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Cultural Property, Art and Antiquities Investigations
03/11/2011

ICE and CBP officials return artifacts to the People's Republic of China

WASHINGTON - U.S. Immigration and Customs Enforcement (ICE) Deputy Director Kumar Kibble and U.S. Customs and Border Protection (CBP) Deputy Commissioner David V. Aguilar repatriated a number of ancient Chinese artifacts seized as a result of operations by ICE's Homeland Security Investigations (HSI) and CBP offices in New York and Anchorage and ICE HSI in Albuquerque.

Most of the objects being repatriated today were part of Operation Great Wall, an initiative targeting illicit importations originating from the People's Republic of China. Following the signing of a bi-lateral agreement between the United States and the People's Republic of China in 2009, both countries have been working together closely to prevent the illicit trafficking of archaeological objects.

"The items we are returning to the People's Republic of China today are delicate, but tangible, ancient works of art that are an important part of China's heritage," said Kibble. "While seizing, forfeiting and repatriating these treasures is indeed reason for celebration, our long-term goal is to reduce the incentive for further destruction of ancient tombs and temples, where so many of these objects are dug up or chiseled off and pilfered."

"CBP is pleased to help return these precious antiquities of Chinese cultural history to the citizens of the People's Republic of China," said Aguilar. "CBP remains committed to working alongside our ICE HSI partners to intercept and repatriate priceless artifacts."

The artifacts being returned include:

  • 2 Northern Wei Dynasty terracotta horses - A.D. 386-535
  • Northern Qi Dynasty limestone Buddha - A.D. 550-577
  • 7 Sui Dynasty Pottery Horses with Riders - A.D. 581-618
  • Tang Dynasty Horse Sculpture - A.D. 618-907
  • Song Dynasty Bodhisattva head - A.D. 960-1279
  • Ming Dynasty Stone Frieze - A.D. 1368-1644
  • Qing Dynasty Ceramic Vase - A.D. 1616-1840

These pottery sculptures of horses and riders from the Sui and Tang Dynasties were likely buried in tombs. Having a horse was a sign of wealth, and only those of a certain rank were allowed to use them. The tombs these likely came from were therefore those of aristocrats.

While the Northern Qi Dynasty is usually considered a period of political unrest, it is known to art historians as a time when the arts flourished through interaction between Chinese and non-Chinese artisans. This particular sculpture may belong to some now-destroyed temple.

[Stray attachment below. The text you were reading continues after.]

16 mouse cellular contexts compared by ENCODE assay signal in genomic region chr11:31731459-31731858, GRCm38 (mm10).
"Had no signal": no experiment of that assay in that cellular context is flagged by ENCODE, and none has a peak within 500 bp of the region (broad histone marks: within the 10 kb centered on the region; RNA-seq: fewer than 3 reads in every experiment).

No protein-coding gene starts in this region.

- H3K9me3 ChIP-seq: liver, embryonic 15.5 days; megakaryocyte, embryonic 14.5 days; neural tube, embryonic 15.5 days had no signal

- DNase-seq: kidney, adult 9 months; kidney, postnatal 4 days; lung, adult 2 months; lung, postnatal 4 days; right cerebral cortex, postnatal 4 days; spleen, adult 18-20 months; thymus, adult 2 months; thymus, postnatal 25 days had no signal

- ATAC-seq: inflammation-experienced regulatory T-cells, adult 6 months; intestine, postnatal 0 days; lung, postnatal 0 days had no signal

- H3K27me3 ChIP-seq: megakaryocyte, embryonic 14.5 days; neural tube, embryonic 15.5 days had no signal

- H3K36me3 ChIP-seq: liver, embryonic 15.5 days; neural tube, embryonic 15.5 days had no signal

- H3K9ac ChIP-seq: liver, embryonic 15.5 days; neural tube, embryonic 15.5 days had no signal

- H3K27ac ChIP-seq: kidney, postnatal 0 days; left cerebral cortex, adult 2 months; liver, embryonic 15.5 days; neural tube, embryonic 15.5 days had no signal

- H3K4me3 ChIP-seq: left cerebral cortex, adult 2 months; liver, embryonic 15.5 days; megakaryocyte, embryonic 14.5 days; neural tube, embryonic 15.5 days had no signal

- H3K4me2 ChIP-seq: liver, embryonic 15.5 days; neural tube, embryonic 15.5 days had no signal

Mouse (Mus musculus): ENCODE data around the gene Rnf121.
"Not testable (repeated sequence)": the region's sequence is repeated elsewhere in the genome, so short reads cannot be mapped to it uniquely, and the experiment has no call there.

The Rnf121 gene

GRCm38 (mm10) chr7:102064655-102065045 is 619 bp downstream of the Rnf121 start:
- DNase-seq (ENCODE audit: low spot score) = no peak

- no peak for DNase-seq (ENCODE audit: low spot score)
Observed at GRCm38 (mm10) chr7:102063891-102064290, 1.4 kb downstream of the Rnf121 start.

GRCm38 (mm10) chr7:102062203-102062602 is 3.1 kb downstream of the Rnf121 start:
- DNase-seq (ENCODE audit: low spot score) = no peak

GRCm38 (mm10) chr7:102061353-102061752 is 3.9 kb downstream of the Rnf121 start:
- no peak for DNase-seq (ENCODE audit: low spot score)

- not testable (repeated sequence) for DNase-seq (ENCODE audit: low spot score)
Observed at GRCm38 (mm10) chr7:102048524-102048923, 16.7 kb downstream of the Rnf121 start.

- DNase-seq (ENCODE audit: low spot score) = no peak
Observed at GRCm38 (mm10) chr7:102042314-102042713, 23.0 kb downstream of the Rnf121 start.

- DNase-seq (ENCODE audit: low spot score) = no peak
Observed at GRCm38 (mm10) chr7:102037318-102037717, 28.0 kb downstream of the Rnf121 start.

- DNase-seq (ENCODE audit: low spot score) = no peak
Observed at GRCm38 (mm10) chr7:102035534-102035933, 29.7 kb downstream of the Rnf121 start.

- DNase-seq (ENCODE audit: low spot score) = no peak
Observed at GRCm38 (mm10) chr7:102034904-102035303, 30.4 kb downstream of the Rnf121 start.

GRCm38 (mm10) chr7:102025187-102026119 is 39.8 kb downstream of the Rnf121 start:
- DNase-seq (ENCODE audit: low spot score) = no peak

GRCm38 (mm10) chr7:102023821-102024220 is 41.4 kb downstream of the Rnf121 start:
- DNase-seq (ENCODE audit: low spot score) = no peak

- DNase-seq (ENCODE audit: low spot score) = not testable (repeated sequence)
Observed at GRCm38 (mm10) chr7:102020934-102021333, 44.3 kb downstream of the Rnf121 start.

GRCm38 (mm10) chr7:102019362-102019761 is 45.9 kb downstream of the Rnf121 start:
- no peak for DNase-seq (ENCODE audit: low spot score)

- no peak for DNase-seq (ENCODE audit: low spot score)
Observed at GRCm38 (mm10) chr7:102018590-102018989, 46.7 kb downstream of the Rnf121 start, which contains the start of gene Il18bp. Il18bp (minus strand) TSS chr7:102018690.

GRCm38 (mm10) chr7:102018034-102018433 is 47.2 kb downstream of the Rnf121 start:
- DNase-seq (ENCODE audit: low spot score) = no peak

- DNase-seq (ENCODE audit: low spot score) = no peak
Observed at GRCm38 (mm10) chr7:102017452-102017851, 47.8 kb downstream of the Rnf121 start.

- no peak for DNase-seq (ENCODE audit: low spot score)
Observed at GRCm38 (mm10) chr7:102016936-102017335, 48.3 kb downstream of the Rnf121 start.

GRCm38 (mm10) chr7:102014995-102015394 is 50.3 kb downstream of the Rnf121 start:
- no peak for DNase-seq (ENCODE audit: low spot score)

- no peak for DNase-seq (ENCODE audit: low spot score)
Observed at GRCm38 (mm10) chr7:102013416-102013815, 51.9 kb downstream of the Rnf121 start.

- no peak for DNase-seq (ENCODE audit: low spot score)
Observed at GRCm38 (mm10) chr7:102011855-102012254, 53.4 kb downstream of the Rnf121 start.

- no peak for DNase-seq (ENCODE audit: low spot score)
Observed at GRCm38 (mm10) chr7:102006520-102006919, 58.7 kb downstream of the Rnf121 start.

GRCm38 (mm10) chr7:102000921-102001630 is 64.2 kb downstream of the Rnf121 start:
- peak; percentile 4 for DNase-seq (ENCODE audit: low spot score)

ICE HSI plays a leading role in investigating crimes involving the illicit importation and distribution of cultural property. ICE HSI uses its investigative authority to seize cultural property items if they were illegally imported into the United States. It also investigates the illegal trafficking of artwork, especially works that have been reported lost or stolen. ICE's Office of International Affairs, through its 67 attaché offices worldwide, works closely with foreign governments to conduct joint investigations, when possible.

CBP is the nation's lead border security agency and is charged with enforcing hundreds of laws at and between our nation's 327 international ports of entry. As part of that mission, CBP enforces bi-lateral agreements and import restrictions on certain foreign cultural property and archaeological materials. CBP works closely with ICE and other federal, state and local law enforcement agencies to prevent the illegal trade and trafficking of cultural antiquities. CBP partners with ICE to ensure that illegally traded and trafficked antiquities are returned to their rightful owners.

ICE HSI agents undergo special training sessions funded by the State Department and held at the Smithsonian museums and research facilities before they begin working cultural property cases. Smithsonian staff provided behind-the-scenes introduction to objects from regions that are at greatest risk of looting and trafficking, as well as practical skills training in handling, photographing, recording and packing objects.

More than 2,300 artifacts have been returned to 18 countries since 2007 including paintings from France, Germany and Austria, an 18th century manuscript from Italy, and a bookmark belonging to Hitler as well as cultural artifacts from Iraq including Babylonian, Sumerian, and neo-Assyrian items.

Agencies involved in the seizure and investigation of the items being repatriated today include ICE HSI and CBP in New York and Anchorage and U.S. Fish and Wildlife in Albuquerque.

For more photos of the embassy event and the returned artifacts, go to the media gallery at www.ICE.gov.